How to Plasma Treat the inner surface of long thin plastic tubes?

Atmospheric Plasma Treatment of long, thin plastic tubes.

Many plastics used for biomedical applications, e.g. Low Density Polyethylene (LDPE), have the disadvantage of inherently low surface energy which can make them unsuitable for bonding. In a number of applications it would be advantageous to increase the surface energy not only on the outer surface of a device but on the inner surface, e.g. of long thin tubes. This would promote wetting and improve flow characteristics.

How to Plasma Treat the inner surface of long thin plastic tubes?

This article explores how atmospheric plasmas may have the potential to treat the inner surface of such devices.

Feature Article - Plasma Processes and Polymers Journal Illustration

Atmospheric Pressure Plasma Treatment inside Flexible Polymer Tubing

Cleaning the inner surface of long, thin plastic tubes


An atmospheric argon plasma jet has been used to explore the plasma penetration inside tubes of small diameter and the plasma treatment effect on the inner tube surface. The goal of this paper is to show how the tube size can influence the plasma jet penetration and the resulting surface effects on polyethylene tubes with diameters varying between 0.28 mm and 3.00 mm. Optical emission spectroscopy and light emission images have been used to investigate the distribution of active species along the tube length. To examine the plasma treatment effect on the inner tube surface, capillary action, water contact angle measurements and XPS analysis have been used. The results presented in this paper will clearly demonstrate the great potential of atmospheric pressure plasma jets for inner tube surface modification.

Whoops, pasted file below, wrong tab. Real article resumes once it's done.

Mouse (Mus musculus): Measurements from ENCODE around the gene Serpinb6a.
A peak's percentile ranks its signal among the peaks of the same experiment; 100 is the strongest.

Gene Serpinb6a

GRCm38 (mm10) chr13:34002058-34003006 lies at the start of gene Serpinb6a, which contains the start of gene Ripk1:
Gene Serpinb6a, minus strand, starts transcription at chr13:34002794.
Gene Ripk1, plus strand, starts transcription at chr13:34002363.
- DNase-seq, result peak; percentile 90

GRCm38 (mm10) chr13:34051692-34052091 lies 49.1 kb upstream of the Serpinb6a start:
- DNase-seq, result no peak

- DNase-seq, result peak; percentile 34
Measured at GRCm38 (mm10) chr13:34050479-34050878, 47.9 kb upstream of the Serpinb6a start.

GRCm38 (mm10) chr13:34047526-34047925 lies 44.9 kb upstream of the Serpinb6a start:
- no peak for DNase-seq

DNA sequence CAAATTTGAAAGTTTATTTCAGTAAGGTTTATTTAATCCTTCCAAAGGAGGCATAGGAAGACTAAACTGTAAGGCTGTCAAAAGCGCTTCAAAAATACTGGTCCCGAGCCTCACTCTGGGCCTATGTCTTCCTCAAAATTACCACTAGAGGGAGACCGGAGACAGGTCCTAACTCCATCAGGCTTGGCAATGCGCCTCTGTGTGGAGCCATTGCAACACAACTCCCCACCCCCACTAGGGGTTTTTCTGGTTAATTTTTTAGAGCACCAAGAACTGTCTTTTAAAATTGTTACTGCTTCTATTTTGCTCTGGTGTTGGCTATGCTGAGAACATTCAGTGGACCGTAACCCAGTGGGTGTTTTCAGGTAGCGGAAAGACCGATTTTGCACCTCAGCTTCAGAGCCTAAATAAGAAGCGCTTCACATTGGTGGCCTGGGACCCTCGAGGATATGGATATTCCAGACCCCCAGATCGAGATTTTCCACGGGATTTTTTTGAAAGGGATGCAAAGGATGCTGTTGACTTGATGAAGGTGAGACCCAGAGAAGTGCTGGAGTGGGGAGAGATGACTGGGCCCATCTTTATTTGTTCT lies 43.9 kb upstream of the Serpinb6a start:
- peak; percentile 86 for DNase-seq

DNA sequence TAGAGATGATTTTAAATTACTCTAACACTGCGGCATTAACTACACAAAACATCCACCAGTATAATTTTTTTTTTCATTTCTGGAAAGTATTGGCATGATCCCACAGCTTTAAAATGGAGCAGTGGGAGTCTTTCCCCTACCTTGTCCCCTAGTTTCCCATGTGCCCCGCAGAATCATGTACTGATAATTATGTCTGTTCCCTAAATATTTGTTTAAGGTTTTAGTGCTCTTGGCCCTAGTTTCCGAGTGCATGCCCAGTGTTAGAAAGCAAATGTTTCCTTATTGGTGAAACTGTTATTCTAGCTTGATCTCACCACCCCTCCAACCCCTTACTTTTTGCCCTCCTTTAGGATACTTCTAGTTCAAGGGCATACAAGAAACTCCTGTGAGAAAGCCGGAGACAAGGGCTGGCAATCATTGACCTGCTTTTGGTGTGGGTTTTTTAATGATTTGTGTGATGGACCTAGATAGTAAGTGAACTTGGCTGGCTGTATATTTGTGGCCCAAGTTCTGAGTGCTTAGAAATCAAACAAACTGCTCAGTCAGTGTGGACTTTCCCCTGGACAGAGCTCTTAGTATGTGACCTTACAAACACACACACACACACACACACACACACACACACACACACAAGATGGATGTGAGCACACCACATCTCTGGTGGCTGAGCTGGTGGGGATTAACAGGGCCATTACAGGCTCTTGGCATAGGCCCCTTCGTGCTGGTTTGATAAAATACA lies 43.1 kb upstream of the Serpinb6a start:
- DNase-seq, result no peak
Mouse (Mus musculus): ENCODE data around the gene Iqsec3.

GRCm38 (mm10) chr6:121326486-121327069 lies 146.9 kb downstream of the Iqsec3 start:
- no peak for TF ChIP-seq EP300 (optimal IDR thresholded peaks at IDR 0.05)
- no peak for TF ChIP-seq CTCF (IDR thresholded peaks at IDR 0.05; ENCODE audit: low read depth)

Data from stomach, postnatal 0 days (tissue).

• atmospheric pressure plasma
  • flexible tubes
  • plasma jet
  • plasma penetration
  • surface modification
  • plasma treatment of plastic
  • plastics

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Onyshchenko, I., De Geyter, N., Nikiforov, A. Y. and Morent, R. (2015), Atmospheric Pressure Plasma Penetration inside Flexible Polymeric Tubes. Plasma Processes Polym., 12: 271–284. doi: 10.1002/ppap.201400190
Author Information: Faculty of Engineering and Architecture, Research Unit Plasma Technology, Department of Applied Physics, Ghent University, Ghent 9000, Belgium
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